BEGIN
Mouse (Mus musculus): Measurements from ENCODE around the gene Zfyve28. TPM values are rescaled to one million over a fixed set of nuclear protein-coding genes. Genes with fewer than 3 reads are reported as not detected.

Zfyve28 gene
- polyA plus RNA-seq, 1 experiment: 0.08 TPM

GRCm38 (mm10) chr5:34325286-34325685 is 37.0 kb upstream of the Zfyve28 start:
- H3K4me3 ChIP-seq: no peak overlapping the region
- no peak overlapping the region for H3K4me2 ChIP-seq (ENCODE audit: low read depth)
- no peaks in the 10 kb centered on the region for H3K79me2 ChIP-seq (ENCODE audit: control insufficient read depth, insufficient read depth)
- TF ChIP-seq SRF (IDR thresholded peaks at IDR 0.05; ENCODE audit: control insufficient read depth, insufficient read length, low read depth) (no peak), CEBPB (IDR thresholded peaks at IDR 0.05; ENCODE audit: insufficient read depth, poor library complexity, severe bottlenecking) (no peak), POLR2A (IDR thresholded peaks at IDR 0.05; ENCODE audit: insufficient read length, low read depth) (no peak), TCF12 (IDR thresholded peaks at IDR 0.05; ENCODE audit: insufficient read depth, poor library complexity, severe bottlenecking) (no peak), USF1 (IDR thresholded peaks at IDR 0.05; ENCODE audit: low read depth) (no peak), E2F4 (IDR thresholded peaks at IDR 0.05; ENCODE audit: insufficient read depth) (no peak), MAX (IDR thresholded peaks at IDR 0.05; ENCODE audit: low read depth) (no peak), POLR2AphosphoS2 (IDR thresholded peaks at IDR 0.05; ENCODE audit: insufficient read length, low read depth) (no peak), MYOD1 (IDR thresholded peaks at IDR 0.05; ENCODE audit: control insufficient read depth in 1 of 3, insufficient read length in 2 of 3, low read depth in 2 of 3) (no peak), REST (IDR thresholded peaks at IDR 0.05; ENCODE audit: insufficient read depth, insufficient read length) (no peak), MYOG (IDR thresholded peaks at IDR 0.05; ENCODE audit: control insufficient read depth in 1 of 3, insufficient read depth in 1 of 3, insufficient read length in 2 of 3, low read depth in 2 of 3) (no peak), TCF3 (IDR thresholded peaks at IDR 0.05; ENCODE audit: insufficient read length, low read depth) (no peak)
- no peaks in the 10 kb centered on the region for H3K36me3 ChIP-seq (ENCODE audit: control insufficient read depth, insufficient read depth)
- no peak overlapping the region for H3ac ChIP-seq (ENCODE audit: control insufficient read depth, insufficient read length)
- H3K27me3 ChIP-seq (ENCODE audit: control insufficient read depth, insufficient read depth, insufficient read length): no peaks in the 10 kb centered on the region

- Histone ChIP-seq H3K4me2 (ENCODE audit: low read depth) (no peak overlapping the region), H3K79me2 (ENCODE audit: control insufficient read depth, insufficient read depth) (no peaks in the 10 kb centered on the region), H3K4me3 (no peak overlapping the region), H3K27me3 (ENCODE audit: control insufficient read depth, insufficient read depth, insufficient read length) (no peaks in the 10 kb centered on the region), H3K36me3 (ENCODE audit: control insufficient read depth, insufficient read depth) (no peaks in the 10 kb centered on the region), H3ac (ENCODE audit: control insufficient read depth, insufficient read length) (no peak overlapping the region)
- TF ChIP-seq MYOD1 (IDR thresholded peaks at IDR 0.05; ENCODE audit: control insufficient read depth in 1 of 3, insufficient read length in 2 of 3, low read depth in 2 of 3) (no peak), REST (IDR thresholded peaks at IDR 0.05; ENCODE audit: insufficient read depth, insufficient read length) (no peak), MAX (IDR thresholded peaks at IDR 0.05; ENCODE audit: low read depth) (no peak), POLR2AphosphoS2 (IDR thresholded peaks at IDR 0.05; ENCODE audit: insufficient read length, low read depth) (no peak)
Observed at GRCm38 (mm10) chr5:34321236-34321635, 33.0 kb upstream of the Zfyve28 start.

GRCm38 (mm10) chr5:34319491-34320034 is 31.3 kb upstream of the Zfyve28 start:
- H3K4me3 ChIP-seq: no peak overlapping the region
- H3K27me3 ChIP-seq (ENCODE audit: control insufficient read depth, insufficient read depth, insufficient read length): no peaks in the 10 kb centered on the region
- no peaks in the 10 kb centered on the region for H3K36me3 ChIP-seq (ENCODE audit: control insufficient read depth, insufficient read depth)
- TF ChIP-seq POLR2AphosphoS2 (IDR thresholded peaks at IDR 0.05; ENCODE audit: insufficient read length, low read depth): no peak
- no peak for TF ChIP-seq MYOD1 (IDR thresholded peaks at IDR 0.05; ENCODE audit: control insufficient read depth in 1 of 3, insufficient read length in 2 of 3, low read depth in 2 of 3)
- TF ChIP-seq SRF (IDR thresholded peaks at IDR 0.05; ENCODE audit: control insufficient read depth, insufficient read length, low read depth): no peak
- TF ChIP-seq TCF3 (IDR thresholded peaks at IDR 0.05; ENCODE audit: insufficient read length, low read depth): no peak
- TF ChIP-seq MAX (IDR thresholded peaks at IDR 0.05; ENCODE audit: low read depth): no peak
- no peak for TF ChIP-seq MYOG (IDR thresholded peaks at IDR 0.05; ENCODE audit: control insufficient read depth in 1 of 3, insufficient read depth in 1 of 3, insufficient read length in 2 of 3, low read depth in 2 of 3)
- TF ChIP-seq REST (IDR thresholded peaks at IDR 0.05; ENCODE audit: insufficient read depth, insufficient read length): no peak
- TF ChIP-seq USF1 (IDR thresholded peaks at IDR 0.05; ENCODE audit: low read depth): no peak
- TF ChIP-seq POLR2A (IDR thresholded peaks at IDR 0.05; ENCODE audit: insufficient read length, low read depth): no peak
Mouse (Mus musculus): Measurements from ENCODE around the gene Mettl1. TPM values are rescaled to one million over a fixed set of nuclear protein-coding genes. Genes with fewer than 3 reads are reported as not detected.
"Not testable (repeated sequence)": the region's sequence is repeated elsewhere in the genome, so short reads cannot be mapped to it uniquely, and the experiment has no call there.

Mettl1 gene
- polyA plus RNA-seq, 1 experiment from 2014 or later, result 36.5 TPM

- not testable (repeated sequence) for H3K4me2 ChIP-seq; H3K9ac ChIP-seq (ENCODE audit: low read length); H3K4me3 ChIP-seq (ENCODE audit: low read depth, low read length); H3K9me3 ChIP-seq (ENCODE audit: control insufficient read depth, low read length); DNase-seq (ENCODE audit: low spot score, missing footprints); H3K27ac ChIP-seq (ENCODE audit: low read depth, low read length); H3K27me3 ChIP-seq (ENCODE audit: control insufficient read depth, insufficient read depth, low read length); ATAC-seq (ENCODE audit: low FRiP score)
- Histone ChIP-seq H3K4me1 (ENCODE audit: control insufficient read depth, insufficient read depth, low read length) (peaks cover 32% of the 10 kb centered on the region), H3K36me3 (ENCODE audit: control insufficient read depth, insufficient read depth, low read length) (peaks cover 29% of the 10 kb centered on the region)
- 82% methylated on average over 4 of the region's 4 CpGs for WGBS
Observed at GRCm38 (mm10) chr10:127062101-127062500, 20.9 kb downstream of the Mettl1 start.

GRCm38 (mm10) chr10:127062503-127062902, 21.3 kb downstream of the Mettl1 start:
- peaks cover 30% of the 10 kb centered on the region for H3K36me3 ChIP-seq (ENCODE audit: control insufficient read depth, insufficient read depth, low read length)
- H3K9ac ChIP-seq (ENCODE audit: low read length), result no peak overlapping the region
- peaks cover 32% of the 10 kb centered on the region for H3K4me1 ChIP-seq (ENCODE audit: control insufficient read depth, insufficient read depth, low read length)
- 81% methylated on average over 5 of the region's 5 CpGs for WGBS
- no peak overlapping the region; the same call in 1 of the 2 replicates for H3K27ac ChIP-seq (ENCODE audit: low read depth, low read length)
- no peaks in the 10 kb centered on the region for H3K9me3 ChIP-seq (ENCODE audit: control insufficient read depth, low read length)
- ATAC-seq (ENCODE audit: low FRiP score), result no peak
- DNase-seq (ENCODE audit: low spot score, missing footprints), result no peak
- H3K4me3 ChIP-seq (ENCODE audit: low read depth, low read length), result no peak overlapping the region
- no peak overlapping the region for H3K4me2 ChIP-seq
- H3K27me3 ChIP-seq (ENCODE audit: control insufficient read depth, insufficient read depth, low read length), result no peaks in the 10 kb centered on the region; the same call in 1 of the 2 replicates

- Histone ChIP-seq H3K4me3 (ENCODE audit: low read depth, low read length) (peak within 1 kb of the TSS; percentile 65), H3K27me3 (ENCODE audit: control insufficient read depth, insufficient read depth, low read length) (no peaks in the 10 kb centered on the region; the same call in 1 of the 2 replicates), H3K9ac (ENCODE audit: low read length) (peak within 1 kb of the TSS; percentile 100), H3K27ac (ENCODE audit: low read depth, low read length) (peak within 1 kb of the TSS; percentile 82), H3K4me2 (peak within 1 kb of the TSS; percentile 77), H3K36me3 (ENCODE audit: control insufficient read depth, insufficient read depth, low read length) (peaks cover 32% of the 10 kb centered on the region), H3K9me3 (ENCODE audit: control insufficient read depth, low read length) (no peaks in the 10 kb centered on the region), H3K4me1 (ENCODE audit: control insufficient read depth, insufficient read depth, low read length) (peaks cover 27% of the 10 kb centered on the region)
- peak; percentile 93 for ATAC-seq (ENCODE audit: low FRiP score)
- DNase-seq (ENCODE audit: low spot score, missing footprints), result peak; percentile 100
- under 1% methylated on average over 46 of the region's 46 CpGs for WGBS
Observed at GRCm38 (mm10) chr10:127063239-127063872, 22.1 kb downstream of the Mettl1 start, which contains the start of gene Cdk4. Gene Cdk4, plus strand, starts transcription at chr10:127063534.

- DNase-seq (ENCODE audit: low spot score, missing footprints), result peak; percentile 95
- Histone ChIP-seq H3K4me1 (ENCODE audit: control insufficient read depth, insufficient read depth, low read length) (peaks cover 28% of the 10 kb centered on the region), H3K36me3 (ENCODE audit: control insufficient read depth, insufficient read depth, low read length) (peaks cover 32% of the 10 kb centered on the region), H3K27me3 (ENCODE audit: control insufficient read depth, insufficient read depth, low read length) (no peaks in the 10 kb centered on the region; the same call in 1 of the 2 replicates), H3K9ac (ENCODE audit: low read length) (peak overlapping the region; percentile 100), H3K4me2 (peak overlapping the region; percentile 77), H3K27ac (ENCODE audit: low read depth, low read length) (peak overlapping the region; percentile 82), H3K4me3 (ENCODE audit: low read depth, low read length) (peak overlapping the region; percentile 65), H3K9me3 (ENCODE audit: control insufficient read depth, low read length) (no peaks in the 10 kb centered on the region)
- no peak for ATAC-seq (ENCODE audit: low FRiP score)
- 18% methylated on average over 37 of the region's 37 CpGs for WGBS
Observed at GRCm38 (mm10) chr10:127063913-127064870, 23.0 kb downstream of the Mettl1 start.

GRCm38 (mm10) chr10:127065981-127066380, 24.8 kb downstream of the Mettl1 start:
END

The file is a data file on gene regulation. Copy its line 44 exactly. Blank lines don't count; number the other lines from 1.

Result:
- DNase-seq (ENCODE audit: low spot score, missing footprints), result no peak